New Plan Could Make Lincoln Square A Pedestrian Walkway To Aid Social Distancing

Colby Smith Colby Smith

New Plan Could Make Lincoln Square A Pedestrian Walkway To Aid Social Distancing

Present walkways in Chicago do not permit sufficient social distancing, Ald. Matt Martin says.

As the city gradually begins to reopen, certain safety measures and requirements will remain in place. According to Gov. JB Pritzker’s Restore Illinois plan, each phase will require face coverings and social distancing. In order to maximize social distancing, Alderman Matt Martin wants to open up residential streets including Lincoln Square for pedestrians.

“We know those sidewalks are getting crowded, and some nights you may need some extra space to social distance on your walk or run!” Martin wrote on Facebook. “We’re in active conversations with CDOT about potential solutions, looking at other large cities as a model.”

Organizations such as Hammersely Architecture have pitched similar ideas with their Chicago Promenade Plan:

“Our goal…is to show how we as a larger community can open up our existing resources to offer relief to all of its inhabitants throughout the city,” the plan reads. “Neighborhood by neighborhood, these part-time promenades could be configured with guidance and input from neighborhood groups, local alderman, and City of Chicago government.”

Ald. Matt Martin of the 47th Ward concurs, saying:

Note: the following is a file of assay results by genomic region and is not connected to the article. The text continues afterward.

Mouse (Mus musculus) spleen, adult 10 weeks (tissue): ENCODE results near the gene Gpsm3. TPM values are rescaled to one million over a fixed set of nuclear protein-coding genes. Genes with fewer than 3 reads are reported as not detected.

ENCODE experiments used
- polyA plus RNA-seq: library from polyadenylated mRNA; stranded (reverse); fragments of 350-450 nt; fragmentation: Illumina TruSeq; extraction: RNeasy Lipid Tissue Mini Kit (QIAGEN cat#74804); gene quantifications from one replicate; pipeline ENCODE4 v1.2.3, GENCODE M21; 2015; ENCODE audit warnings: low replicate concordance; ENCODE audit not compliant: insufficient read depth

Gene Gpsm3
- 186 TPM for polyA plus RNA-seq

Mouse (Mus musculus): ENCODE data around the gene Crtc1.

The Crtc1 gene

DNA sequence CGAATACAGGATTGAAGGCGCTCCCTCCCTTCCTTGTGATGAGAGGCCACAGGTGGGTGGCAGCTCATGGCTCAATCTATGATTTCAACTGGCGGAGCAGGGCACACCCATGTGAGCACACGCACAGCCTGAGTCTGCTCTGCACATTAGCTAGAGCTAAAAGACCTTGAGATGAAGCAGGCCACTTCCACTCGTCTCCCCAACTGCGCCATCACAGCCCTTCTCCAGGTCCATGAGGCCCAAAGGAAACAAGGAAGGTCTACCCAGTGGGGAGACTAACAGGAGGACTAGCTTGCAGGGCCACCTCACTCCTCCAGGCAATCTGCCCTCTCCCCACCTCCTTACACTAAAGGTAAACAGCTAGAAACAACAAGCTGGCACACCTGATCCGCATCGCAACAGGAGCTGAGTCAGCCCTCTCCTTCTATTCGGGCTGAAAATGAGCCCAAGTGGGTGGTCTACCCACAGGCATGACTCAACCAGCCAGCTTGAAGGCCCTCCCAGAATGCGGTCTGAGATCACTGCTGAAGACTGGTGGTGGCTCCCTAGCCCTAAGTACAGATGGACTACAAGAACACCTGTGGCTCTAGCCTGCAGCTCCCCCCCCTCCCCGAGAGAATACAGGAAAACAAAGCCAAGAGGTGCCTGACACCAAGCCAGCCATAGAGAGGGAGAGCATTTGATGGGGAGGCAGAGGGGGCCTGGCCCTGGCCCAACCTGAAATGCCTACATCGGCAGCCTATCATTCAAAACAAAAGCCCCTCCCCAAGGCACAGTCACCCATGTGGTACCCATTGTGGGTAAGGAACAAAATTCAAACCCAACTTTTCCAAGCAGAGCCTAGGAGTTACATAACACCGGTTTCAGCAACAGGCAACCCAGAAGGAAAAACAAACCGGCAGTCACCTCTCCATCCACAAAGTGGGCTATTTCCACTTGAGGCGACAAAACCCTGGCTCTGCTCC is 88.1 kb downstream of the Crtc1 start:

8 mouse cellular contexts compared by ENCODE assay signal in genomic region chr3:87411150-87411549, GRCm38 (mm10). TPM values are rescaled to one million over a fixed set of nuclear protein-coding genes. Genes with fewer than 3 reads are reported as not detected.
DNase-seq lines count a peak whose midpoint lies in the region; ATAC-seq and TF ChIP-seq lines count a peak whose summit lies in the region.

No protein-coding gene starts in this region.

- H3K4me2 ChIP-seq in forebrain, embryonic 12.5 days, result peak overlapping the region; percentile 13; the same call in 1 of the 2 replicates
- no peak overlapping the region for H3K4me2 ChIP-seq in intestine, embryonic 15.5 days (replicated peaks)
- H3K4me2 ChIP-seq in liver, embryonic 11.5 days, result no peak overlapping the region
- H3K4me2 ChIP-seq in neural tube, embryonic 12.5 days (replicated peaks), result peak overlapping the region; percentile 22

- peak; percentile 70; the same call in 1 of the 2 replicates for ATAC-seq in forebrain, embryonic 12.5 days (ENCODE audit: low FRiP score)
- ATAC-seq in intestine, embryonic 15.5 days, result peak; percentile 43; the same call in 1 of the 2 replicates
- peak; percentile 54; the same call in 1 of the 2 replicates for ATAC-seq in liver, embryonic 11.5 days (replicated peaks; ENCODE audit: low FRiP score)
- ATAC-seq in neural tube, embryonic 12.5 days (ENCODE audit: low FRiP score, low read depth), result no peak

“People are going out for their morning or evening walk with a pet or taking a jog, they’re wearing masks and they’re trying to social distance, so they’re walking in the parkway or running in the street. It looks like more space could be helpful.”

The alderman’s district oversees Lincoln Square, as well as areas in Uptown, Lakeview, and North Center. In drafting his plan, the alderman has held discussions with residents, retailers, fellow aldermen, and the Chicago Department of Transportation on configuring possible strategies.

The center of his plan resides in opening up streets as pedestrian walkways, though permitting emergency vehicles, garbage trucks, and delivery drivers.

To illustrate his plan, the alderman has created an interactive web map demonstrating how the walkways would operate.

As of now, there is no timeline on when or if these measures would be implemented.

“We want to make sure that as people are spending more time outside, we are adjusting infrastructure accordingly,” he said.

[Featured image: @cassiuswright]

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